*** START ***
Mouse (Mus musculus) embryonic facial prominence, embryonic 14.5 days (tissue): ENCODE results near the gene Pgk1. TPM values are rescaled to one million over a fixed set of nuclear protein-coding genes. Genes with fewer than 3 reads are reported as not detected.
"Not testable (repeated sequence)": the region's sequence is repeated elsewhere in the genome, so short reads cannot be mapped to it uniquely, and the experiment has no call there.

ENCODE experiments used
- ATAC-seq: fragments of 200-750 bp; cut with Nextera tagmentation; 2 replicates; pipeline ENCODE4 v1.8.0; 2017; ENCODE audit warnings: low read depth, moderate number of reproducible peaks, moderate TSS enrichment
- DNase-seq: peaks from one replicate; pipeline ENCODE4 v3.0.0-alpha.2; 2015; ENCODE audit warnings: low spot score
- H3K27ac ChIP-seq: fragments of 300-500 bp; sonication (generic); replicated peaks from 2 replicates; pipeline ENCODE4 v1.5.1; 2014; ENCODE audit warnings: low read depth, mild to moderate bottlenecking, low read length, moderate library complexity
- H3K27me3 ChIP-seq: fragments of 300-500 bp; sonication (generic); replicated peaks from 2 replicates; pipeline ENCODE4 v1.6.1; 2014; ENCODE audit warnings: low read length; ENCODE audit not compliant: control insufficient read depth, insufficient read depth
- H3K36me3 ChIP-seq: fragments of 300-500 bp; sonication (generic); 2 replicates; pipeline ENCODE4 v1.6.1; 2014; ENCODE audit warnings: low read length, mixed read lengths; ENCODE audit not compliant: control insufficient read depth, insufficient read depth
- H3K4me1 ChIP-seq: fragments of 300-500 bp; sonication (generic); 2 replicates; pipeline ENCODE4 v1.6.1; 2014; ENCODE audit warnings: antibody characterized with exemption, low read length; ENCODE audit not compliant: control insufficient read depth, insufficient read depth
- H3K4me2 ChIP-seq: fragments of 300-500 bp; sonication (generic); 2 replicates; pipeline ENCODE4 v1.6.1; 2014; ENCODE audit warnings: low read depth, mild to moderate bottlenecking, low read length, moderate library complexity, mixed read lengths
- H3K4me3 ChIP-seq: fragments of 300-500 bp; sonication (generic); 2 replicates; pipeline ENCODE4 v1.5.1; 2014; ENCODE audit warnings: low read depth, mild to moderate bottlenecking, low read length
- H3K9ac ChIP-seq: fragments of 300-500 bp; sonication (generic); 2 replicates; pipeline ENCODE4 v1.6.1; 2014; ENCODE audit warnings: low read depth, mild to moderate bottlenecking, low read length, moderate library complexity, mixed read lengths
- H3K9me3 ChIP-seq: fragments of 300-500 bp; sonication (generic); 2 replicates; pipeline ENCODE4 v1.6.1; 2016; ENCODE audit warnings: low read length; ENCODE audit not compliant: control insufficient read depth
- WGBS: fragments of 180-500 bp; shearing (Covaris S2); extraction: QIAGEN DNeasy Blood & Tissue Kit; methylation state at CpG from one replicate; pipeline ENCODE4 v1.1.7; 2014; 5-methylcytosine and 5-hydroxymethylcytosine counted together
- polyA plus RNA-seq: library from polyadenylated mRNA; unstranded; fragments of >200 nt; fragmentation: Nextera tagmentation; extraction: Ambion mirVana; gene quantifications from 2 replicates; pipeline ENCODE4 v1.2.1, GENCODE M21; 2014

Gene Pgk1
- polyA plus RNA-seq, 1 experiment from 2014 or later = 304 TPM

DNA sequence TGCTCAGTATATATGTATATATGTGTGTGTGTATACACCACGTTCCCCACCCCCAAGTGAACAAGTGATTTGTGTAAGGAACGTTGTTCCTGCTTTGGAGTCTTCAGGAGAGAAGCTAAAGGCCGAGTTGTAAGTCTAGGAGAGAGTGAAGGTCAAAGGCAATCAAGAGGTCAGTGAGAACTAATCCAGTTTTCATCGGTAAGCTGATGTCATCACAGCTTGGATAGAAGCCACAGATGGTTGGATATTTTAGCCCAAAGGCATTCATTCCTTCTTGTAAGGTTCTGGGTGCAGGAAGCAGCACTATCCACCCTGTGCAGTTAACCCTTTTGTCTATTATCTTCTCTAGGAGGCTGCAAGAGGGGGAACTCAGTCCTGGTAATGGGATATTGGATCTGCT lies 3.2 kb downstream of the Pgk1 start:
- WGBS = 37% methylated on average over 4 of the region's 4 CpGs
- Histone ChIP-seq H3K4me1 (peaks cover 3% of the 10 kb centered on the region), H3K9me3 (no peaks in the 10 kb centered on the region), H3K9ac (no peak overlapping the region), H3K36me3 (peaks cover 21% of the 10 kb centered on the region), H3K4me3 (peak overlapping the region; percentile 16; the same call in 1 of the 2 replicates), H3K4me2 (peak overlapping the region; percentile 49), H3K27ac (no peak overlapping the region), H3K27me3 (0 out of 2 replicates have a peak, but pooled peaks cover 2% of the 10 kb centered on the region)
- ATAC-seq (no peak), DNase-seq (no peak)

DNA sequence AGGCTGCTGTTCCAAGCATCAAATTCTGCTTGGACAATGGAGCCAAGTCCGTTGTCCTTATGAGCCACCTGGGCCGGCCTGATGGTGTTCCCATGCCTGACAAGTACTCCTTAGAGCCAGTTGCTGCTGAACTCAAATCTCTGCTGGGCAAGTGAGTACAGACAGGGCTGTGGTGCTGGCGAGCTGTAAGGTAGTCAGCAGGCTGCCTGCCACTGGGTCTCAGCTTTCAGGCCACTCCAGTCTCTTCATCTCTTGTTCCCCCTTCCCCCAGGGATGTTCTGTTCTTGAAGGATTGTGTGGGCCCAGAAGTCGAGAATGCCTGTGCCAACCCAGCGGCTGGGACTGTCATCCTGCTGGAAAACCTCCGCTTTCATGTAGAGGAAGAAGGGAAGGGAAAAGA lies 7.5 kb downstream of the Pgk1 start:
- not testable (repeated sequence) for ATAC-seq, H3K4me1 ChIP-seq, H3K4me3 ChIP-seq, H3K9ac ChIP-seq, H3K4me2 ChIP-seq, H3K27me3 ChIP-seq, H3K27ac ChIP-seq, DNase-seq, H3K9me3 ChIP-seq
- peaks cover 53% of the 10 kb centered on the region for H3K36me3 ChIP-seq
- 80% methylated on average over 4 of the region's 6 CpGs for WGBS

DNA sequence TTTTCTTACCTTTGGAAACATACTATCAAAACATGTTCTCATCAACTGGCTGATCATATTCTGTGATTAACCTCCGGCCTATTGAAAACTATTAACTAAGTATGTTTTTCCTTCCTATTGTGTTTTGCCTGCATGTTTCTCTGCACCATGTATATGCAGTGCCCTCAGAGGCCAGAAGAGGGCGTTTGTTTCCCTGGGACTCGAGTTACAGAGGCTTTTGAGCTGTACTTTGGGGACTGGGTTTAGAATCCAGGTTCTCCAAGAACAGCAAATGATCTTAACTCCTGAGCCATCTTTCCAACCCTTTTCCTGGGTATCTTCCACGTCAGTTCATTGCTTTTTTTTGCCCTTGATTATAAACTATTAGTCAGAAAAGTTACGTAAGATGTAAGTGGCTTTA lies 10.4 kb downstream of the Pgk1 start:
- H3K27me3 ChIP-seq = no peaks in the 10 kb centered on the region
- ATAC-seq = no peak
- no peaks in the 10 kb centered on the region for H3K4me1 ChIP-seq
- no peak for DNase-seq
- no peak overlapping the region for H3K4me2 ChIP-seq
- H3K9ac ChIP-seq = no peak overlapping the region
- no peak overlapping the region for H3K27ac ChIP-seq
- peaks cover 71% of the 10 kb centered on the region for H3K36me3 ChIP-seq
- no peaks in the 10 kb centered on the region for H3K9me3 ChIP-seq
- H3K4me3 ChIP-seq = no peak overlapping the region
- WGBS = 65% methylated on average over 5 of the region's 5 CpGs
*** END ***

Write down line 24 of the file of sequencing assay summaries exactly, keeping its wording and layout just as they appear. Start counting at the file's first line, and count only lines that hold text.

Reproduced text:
- peaks cover 53% of the 10 kb centered on the region for H3K36me3 ChIP-seq